By Max R. Weller

Read the report in the Times-Call here. Quoting from it below:

“The study was able to count about 225 chronically homeless people in Boulder County. On average, each of those chronically homeless uses $43,300 each year in emergency room, police, ambulance rides and other crisis services costs.

“By contrast, to build permanent supportive housing would cost roughly $17,000 per year per chronically homeless person, said Jennie Rodgers with Community Strategies Institute.”

My online comment (posting as RealityCheck) follows:

This is the same sort of Funny Math used to scam the public in re Boulder’s 1175 Lee Hill Housing First project — it does NOT take into account the upfront cost of over $8M for the 31 units (over $250,000 each).

Consider what HF residents are doing in their north Boulder neighborhood — drinking, smoking weed, panhandling, and loitering all day in the 4900 block of N. Broadway — and any objective observer must conclude that there is no positive impact for anyone. Indeed, six HF residents have already died from alcohol-related causes at this facility!

manure_lg

It’s another load of fertilizer from Boulder County, CO’s do-gooders

Seven bums on the wall in north Boulder, and more

DEMAND ACCOUNTABILITY, STOP ENABLING BAD BEHAVIOR!

By Max R. Weller

We already know what it is that chronically homeless transients who flock to our fair city are doing by day and by night — but have you wondered just what goes on with those clients in 1175 Lee Hill Housing First and Boulder Shelter’s Transition Program, located next door to each other? The ones who, so we’re told, are trying to get their lives back on track with the help of millions of dollars from both public and private sources?

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No, don’t bother asking Gail Promboin (L), who sold out the neighborhood and her neighbors to buddy up with Betsey Martens of Boulder Housing Partners (R) . . . 

The Homeless Philosopher has lived in this area for over eight years now, and I’ll tell you what the Housing First and BSH Transition Program Posers are doing: Yesterday, when I arrived at my spot along the wall in front of the Mexican restaurant in the 4900 block of N. Broadway, there were no fewer than seven (7) inebriates / potheads gathered there. NOBODY was “flying a sign” on the corner of U.S. 36; they were just drinking and smoking weed and holding their typically loud and stupid conversations in the middle of what is intended to be a business / industrial district and a residential neighborhood. Two of the seven were HF residents (who are on thin ice by their own admission), one is in the Transition Program, and the other four (including one registered child molester) were street bums with varying amounts of time logged in Boulder, CO.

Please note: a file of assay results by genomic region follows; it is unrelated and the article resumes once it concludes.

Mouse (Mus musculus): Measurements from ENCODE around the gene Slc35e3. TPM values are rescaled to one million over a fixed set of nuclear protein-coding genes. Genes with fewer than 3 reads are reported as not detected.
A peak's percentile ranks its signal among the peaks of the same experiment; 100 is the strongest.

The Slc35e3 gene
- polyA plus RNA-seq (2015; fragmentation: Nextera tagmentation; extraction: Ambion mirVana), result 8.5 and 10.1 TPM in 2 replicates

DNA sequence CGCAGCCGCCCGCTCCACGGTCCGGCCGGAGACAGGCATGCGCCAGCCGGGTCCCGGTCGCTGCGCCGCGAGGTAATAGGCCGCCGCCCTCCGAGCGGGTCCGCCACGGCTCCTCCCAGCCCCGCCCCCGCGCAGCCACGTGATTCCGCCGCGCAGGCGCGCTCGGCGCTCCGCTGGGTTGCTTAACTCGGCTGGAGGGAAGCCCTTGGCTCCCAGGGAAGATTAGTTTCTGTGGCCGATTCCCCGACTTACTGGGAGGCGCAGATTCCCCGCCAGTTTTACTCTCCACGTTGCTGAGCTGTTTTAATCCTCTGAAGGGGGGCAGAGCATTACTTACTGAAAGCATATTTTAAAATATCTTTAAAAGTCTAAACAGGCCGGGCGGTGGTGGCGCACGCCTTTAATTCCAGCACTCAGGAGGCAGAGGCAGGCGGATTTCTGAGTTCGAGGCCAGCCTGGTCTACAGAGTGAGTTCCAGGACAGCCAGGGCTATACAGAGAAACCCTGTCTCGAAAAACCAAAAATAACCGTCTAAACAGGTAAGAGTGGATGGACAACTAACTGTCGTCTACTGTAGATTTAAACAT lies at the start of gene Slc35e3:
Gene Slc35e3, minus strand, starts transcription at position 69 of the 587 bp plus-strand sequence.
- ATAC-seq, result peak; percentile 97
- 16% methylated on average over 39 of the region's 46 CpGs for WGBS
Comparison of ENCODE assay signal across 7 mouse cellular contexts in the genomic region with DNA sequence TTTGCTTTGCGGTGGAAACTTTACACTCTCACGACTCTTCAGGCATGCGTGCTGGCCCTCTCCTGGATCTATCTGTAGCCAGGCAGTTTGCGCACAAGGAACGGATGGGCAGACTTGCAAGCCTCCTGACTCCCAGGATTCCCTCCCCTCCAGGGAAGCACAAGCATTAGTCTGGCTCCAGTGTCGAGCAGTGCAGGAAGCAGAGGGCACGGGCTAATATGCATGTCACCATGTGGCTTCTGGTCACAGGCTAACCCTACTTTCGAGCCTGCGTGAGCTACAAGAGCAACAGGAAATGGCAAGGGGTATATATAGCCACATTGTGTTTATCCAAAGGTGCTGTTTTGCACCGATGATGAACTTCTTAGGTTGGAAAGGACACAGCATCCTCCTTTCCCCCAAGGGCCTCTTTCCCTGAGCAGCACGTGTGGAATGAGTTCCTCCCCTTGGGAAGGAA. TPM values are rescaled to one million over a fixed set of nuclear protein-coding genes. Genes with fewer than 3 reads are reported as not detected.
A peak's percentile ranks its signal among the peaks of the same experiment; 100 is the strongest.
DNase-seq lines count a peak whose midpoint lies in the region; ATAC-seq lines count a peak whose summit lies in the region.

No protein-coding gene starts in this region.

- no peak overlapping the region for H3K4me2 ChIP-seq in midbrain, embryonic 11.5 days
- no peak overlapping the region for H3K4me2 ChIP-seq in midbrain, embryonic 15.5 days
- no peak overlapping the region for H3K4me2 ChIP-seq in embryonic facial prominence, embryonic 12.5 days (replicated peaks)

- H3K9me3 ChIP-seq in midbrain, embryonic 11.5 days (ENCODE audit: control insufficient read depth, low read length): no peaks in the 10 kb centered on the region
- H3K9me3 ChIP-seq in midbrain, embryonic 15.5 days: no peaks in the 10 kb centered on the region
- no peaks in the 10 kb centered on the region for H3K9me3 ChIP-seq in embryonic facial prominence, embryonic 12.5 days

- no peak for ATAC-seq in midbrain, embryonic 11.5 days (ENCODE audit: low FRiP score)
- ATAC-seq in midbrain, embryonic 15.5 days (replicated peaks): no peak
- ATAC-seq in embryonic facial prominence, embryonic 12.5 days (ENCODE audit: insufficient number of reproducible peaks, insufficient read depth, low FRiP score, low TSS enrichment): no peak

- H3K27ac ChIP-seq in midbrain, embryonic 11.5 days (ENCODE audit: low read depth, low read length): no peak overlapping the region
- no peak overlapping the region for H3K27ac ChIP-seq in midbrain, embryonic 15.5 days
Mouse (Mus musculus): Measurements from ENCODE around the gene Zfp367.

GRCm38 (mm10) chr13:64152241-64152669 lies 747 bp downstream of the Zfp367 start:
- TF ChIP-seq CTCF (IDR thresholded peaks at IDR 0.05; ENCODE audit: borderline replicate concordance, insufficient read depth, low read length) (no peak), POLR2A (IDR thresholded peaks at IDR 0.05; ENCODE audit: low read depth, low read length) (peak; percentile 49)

Outside of the confines of the facilities themselves, there is NO supervision by HF case managers or BSH staff — and when you make a complaint by any means nobody in authority takes note of it. To the contrary, Betsey Martens and Boulder Housing Partners issue a press release stating that all is well. Our worthless local news media goes along with the do-gooder party line, and meanwhile millions more dollars are being raked in by the homeless shelter / services industry.

WTF?

I do what I can to sound the alarm on this blog, and every day I’m there I pick up the trash these bums leave behind. Believe me, the situation is continuing to get worse every year!

I’ll e-mail this blog post to Boulder City Council, but it doesn’t seem that a majority of its members are interested in doing anything for folks who own businesses and work or live in this north Boulder neighborhood. Truly, it’s become the city’s de facto Homeless Ghetto. I don’t consider this any surprise, because all BCC members are elected at-large and nobody holding elective office at present has any personal stake in this part of Boulder.


I enjoyed the thunderstorm which began at 12:40AM and lasted only 15 minutes, with some hail toward the end. When I got up and crawled out from my burrow before 5AM, there were still hailstones on top of my tarp, but they had melted away in the surrounding grassy areas; this indicates that my inexpensive Walmart tarp is doing an effective job at keeping heat inside for my comfort, and indeed I slept very well after the brief period of thunder and lightning.

There was another rain shower before 6AM, but as long as the sky doesn’t leak for hours all of my gear will stay dry.

I have a box of Cap’n Crunch to snack on tonight, and if your name is Jessica Alba you’re invited to share . . .

capncrunch

The original Cap’n, with sword